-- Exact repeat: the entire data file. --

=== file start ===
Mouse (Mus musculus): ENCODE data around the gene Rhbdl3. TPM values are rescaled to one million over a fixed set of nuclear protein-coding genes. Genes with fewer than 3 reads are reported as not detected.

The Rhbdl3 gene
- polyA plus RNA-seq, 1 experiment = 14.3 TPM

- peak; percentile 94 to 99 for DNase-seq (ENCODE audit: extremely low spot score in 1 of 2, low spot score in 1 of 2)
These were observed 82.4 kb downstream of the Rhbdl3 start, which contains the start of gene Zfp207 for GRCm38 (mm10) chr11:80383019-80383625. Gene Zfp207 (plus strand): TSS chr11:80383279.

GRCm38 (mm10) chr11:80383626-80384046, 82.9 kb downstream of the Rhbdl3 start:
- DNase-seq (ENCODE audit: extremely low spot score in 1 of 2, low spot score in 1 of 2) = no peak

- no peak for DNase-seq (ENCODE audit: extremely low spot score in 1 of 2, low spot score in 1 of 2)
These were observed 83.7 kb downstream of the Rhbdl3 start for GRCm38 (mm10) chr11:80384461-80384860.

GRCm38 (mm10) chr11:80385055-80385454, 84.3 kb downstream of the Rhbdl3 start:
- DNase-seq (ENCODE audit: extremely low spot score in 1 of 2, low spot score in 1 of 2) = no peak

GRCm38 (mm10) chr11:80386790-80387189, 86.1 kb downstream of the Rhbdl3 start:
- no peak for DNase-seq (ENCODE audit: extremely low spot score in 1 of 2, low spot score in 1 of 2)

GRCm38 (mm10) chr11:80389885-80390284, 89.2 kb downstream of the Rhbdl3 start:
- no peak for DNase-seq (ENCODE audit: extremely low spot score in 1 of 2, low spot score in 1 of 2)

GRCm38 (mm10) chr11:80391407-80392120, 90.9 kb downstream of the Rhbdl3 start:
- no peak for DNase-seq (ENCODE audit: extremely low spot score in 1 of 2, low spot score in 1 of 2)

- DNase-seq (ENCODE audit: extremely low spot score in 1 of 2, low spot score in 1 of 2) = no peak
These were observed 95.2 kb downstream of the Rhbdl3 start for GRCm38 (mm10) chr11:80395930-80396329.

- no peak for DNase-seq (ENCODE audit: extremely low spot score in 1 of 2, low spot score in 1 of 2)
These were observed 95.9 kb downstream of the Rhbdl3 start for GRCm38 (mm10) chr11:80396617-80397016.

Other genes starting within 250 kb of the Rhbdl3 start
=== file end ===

Mouse (Mus musculus): ENCODE data around the gene Rhbdl3. TPM values are rescaled to one million over a fixed set of nuclear protein-coding genes. Genes with fewer than 3 reads are reported as not detected.

The Rhbdl3 gene
- polyA plus RNA-seq, 1 experiment = 14.3 TPM

- peak; percentile 94 to 99 for DNase-seq (ENCODE audit: extremely low spot score in 1 of 2, low spot score in 1 of 2)
These were observed 82.4 kb downstream of the Rhbdl3 start, which contains the start of gene Zfp207 for GRCm38 (mm10) chr11:80383019-80383625. Gene Zfp207 (plus strand): TSS chr11:80383279.

GRCm38 (mm10) chr11:80383626-80384046, 82.9 kb downstream of the Rhbdl3 start:
- DNase-seq (ENCODE audit: extremely low spot score in 1 of 2, low spot score in 1 of 2) = no peak

- no peak for DNase-seq (ENCODE audit: extremely low spot score in 1 of 2, low spot score in 1 of 2)
These were observed 83.7 kb downstream of the Rhbdl3 start for GRCm38 (mm10) chr11:80384461-80384860.

GRCm38 (mm10) chr11:80385055-80385454, 84.3 kb downstream of the Rhbdl3 start:
- DNase-seq (ENCODE audit: extremely low spot score in 1 of 2, low spot score in 1 of 2) = no peak

GRCm38 (mm10) chr11:80386790-80387189, 86.1 kb downstream of the Rhbdl3 start:
- no peak for DNase-seq (ENCODE audit: extremely low spot score in 1 of 2, low spot score in 1 of 2)

GRCm38 (mm10) chr11:80389885-80390284, 89.2 kb downstream of the Rhbdl3 start:
- no peak for DNase-seq (ENCODE audit: extremely low spot score in 1 of 2, low spot score in 1 of 2)

GRCm38 (mm10) chr11:80391407-80392120, 90.9 kb downstream of the Rhbdl3 start:
- no peak for DNase-seq (ENCODE audit: extremely low spot score in 1 of 2, low spot score in 1 of 2)

- DNase-seq (ENCODE audit: extremely low spot score in 1 of 2, low spot score in 1 of 2) = no peak
These were observed 95.2 kb downstream of the Rhbdl3 start for GRCm38 (mm10) chr11:80395930-80396329.

- no peak for DNase-seq (ENCODE audit: extremely low spot score in 1 of 2, low spot score in 1 of 2)
These were observed 95.9 kb downstream of the Rhbdl3 start for GRCm38 (mm10) chr11:80396617-80397016.

Other genes starting within 250 kb of the Rhbdl3 start